Archive for March, 2017


In Banning Ranch Conservancy v. City of Newport Beach (2017) 2 Cal.5th 918, the California Supreme Court held that CEQA requires an EIR for a project located within a coastal zone to identify which areas in a project site might qualify as “environmentally sensitive habitat areas” (ESHA) under the California Coastal Act and account for those areas in its analysis of project alternatives and mitigation measures.

Background

Banning Ranch is a privately owned 400-acre tract of land. A small portion of the site is within the City of Newport Beach; the remainder is in unincorporated Orange County, within the City’s Sphere of Influence. The City’s general plan sets forth two options for the site. The preferred option is community open space. The second option would allow construction of up to 1,375 residential units, 75,000 square feet of retail facilities, and 75 hotel rooms. The City was unable to raise funds to buy Banning Ranch for open space. So in 2008, Real Party in Interest Newport Banning Ranch, LLC (NBR) submitted a proposal for development consistent with the second option for the site outlined in the general plan.

The Banning Ranch site is in a designated coastal zone under the Coastal Act. Under the Coastal Act, local governments within the coastal zone must submit a local coastal program for Coastal Commission approval. The program consists of a coastal land use plan (CLUP) and implementing regulations. The City has not yet adopted the regulatory component of its local coastal program, so the Coastal Commission exercises permitting authority over the Banning Ranch development. Further, the Banning Ranch site is not included in the City’s CLUP.

Because the site is within a coastal zone, the Costal Act places limits on what can be developed on the site. The Coastal Act specifies that ESHA “shall be protected against any significant disruption of habitat values, and only uses dependent on those resources shall be allowed within those areas.” (Pub. Resources Code, § 30240, subd. (a).) ESHA is defined as an area in which plant or animal life or their habitats are either are or especially valuable because of their special nature or role in an ecosystem and which could be easily disturbed or degraded by human activities and developments. (Pub. Resources Code, § 30107.5.) In order to issue a coastal development permit for the project, the Coastal Commission must determine whether the project violates the ESHA requirements of the Coastal Act.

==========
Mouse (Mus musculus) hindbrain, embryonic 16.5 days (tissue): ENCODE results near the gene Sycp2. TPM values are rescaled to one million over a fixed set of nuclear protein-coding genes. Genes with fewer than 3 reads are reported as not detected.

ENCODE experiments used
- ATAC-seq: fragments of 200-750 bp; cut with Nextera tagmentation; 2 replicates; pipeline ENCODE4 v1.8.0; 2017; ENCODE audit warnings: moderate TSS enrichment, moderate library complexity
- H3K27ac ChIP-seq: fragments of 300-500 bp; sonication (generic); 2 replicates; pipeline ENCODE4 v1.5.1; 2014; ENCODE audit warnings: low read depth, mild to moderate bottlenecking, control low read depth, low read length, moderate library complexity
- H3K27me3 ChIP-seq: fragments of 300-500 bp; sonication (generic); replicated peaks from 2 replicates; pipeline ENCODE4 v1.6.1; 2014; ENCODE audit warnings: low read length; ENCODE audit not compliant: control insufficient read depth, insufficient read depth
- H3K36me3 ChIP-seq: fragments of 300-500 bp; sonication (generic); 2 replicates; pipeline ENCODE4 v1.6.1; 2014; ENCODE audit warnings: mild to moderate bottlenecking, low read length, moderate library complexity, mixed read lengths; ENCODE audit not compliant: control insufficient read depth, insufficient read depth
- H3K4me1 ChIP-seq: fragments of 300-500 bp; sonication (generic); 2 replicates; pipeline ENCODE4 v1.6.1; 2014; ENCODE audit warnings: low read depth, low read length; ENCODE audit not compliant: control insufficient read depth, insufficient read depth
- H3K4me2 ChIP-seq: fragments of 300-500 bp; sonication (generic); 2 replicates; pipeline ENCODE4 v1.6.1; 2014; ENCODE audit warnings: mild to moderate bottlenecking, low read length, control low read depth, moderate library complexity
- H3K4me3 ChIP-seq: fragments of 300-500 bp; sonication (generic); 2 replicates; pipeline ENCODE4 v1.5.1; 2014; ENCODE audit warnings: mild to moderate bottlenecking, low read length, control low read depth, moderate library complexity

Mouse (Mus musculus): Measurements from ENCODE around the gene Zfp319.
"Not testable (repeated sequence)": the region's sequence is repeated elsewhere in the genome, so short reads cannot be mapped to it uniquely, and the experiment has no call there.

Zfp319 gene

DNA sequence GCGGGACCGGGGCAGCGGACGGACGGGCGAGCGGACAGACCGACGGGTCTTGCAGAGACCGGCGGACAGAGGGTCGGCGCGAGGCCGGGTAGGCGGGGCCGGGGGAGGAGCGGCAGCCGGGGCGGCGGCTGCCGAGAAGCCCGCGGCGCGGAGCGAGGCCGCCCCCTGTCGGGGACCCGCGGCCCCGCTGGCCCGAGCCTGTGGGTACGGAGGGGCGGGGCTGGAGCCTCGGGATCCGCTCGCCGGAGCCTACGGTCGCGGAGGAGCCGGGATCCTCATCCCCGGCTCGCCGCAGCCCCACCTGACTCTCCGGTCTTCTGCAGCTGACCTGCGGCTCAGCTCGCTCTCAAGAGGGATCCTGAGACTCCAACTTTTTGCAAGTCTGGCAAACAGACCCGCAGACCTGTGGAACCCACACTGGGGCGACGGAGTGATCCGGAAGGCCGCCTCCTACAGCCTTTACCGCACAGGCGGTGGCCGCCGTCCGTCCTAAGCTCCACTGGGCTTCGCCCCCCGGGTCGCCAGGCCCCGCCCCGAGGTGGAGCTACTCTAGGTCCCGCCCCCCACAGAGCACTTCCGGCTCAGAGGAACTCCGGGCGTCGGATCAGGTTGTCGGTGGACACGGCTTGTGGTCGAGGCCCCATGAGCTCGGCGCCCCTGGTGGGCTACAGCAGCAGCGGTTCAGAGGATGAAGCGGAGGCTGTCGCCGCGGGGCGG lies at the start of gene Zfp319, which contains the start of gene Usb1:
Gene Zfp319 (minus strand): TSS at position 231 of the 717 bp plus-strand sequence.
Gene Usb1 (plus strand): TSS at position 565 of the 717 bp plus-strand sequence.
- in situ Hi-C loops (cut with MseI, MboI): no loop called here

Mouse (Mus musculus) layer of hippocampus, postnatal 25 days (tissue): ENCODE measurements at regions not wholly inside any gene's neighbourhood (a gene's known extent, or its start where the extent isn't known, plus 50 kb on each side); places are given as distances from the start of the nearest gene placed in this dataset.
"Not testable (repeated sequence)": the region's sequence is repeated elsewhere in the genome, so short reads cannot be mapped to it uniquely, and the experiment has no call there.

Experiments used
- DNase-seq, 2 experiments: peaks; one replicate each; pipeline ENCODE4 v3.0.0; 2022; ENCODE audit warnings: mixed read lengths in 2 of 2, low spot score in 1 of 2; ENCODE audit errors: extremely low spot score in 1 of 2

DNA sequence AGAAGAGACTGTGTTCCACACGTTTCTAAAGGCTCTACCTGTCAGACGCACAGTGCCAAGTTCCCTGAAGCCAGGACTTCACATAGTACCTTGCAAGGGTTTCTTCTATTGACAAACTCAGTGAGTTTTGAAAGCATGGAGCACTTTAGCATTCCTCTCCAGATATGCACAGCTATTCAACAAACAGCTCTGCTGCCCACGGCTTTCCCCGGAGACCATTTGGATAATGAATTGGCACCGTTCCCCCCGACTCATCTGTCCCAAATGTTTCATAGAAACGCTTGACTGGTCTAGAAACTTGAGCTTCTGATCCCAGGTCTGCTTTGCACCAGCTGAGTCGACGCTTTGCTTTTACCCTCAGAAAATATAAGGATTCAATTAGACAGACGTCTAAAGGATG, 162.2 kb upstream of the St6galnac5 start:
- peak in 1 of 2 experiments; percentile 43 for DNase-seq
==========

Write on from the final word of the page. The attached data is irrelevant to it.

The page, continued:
The City prepared an EIR for the Banning Ranch project. Although the EIR contained an extensive analysis of biological impacts, it did not identify potential ESHA or discuss the subject in substantive detail. Rather, it noted that the project would require a permit from the Coastal Commission, which would determine whether the site contained ESHA.

Comments on the draft EIR criticized the EIR for omitting an analysis of ESHA. The Coastal Commission submitted 15 pages of staff comments, suggesting that the EIR should address whether the proposed development was consistent with the policies of the City’s CLUP and the Coastal Act. The letter pointed out that the development must avoid impacts to ESHA and recommended that the EIR use the CLUP, which includes criteria for the determination of ESHA, to evaluate sensitive habitat areas and appropriate buffer zones. The letter concluded that based on its preliminary analysis, Coastal Commission staff had found the project to be inconsistent with the ESHA requirements of the Coastal Act. Commission staff requested that the EIR more fully consider alternatives that would avoid ESHA impacts.

In the final EIR, the City responded to comments, but maintained that it was not required to reach a legal determination as to whether Banning Ranch contained ESHA. The responses to comments explained that this determination would be made by the Coastal Commission at the time the applicant applies for a coastal development permit. The responses stated: “no conclusions of ESHA can and will be made by the City at this time as part of the EIR process that would in any way bind the Coastal Commission or elucidate on the Coastal Commission’s ultimate conclusions…. Rather, as appropriate under CEQA, the City has analyzed the impacts of the project, and concluded that they can be reduced to a less-than-significant level or avoided with appropriate measures.” In response to the Coastal Commission staff’s comments, the final EIR explained:

The purpose of the Draft EIR is to analyze a proposed project’s impact on the physical environment. It is not, in and of itself, a policy consistency analysis, except to the extent that such inconsistencies reveal impacts that otherwise are not discussed. … [T]he Draft EIR analyzes the proposed Project’s impact on biological resources, including federal and State listed endangered and threatened species, sensitive plant and animal species, and specific habitats such as wetlands and vernal pools. All impacts to these resources would be mitigated or avoided with the Mitigation Program. … The Draft EIR acknowledges that the Coastal Commission makes the determination as to whether any or all of these constitute ESHA under the Coastal Act, and application of the policies of the Coastal Act to the existing conditions on the Project site would be undertaken as part of the Coastal Commission’s Costal Development Permit process.